The people who left the signs and symbols behind didn’t have a GPS or a metal detector to get back to what they left. Think like the person who put the treasure in the ground, not like someone who makes popcorn in a microwave.

Friday, March 19, 2010

One of our own is sick

For those of you that come to the annual treasure hunter get togethers put on by James or that read the treasure forums, especially TreasureNet, you may know Timberwolf. His real name is Tom.

Tom has recently been diagnosed with Stage 4 lung cancer and is in a cancer treatment center being treated as we speak. He has been hospitalized for several days now due to a worsening condition and will start chemo treatment in the next day or two.

We ask that you keep him in your thoughts and hope that he get's better so that he can be back out on the treasure trail soon.

Tom's wife Ragenna is posting updates on a cancer care site if anyone would like a daily update on Tom's condition.
You have to sign up as a member to view the updates but the membership is free. He may recognize a lot of us by our forum names if you want to create a membership using that name.

Tuesday, March 16, 2010

"Tanks" for the memories

I'd like to thank my friend Rockman for the photos and information for this article.

As we all know, not all treasure is silver and gold. This story would be a good lesson in following up on stories that you here with a little research.

WW II Russian tank with German markings uncovered after 62 years.
WW II Buffs will find this interesting. Even after 62 years (and a little tinkering), they were able to fire up the diesel engine!
A Komatsu D375A-2 bulldozer pulled the abandoned tank from its tomb under the boggy bank of a lake near Johvi , Estonia . The Soviet-built T34/76A tank had been resting at the bottom of the lake for 56 years. According to its specifications, it's a 27-ton machine with a top speed of 53km/hr.From February to September 1944, heavy battles were fought in the narrow,50 km-wide, Narva front in the northeastern part of Estonia . Over 100,000 men were killed and 300,000 men were wounded there.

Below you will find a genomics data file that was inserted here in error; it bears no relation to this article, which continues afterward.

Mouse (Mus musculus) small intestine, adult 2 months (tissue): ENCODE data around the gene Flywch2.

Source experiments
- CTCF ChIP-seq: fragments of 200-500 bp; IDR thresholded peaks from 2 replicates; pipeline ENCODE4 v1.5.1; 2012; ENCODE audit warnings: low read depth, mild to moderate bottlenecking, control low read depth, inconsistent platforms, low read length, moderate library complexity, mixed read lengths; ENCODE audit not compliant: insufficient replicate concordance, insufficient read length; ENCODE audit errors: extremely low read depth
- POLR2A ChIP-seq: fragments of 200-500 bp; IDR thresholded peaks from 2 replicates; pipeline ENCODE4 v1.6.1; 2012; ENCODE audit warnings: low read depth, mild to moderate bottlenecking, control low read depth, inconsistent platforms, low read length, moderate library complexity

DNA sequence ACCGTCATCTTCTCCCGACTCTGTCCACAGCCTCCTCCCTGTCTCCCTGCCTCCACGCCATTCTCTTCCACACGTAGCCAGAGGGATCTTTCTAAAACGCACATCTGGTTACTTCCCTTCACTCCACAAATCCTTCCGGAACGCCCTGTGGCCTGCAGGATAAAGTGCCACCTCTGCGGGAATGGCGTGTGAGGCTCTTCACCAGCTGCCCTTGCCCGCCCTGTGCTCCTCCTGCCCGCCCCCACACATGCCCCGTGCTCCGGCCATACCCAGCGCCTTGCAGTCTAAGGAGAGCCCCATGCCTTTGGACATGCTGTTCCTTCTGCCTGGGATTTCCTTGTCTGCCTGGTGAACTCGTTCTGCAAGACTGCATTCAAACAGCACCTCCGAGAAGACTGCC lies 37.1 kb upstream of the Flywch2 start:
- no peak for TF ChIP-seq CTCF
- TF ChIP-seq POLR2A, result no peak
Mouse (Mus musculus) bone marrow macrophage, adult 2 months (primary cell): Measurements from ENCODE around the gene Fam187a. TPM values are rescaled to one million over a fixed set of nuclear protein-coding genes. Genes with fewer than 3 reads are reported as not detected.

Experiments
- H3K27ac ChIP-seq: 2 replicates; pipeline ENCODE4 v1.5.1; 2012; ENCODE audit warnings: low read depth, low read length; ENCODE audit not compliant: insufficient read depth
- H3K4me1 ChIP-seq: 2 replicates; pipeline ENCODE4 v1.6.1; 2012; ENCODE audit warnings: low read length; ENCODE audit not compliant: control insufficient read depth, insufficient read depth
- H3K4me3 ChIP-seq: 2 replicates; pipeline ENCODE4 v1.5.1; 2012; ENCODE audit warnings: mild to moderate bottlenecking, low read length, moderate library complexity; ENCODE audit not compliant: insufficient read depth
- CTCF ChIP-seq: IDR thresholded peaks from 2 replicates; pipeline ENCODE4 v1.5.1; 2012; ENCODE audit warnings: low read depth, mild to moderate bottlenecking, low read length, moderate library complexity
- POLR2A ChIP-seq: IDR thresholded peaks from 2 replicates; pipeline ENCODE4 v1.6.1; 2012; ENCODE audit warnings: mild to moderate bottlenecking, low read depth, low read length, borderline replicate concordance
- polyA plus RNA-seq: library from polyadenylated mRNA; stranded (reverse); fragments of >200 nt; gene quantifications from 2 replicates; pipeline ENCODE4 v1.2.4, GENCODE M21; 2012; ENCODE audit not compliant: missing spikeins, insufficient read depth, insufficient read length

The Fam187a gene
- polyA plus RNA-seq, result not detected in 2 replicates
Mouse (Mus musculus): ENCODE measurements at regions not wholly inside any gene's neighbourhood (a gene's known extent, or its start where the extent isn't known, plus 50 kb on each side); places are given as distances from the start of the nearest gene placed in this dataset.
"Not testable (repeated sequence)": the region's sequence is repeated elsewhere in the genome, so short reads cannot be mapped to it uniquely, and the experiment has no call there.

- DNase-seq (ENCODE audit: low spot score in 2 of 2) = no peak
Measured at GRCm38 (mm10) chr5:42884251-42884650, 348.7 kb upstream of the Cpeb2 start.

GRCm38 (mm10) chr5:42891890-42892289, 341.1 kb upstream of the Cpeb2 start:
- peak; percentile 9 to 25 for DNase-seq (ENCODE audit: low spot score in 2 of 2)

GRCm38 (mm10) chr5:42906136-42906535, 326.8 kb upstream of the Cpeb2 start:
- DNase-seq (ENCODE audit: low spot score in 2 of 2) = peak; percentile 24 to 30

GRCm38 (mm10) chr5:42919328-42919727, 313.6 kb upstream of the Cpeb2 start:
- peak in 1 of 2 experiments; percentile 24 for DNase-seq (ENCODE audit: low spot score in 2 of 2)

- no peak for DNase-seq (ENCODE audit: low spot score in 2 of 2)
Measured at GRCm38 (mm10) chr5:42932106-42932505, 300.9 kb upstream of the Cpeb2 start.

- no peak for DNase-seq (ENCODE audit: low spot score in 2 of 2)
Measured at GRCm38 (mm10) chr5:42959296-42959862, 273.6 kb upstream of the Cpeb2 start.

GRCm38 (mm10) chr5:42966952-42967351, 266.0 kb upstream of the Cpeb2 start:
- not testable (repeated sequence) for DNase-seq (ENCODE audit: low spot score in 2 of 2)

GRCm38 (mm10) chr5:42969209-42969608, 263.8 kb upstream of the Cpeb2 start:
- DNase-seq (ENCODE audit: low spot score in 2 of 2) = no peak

During battles in the summer of 1944, the tank was captured from the Soviet army and used by the German army. (This is the reason that there are German markings painted on the tank's exterior. On 19th September, 1944, German troops began an organized retreat along the Narva front. It is suspected that the tank was then purposefully driven into the lake to conceal it when its captors left the area.At that time, a local boy walking by the lake, Kurtna Matasjarv, noticed tank tracks leading into the lake but not coming out anywhere. For two months he saw air bubbles emerging from the lake. This gave him reason to believe that there must be an armored, vehicle at the lake's bottom. A few years ago, he told the story to the leader of the local war history club 'Otsing'. Together with other club members, Mr. Igor Shedunov initiated diving expeditions to the bottom of the lake about a year ago. At the depth of 7 metres they discovered the tank resting under a 3 metre layer of peat.

Enthusiasts from the club, under Mr Shedunov's leadership, decided to pull the tank out.
In September of 2000 they turned to Mr. Aleksander Borovkovthe, manager of the Narva open pit company AS Eesti Polevkivi, to rent the company's Komatsu D375A-2 bulldozer.. (Currently used at the pit, the Komatsu dozer was manufactured in 1995, and has recorded 19,000 operating hours without major repairs.)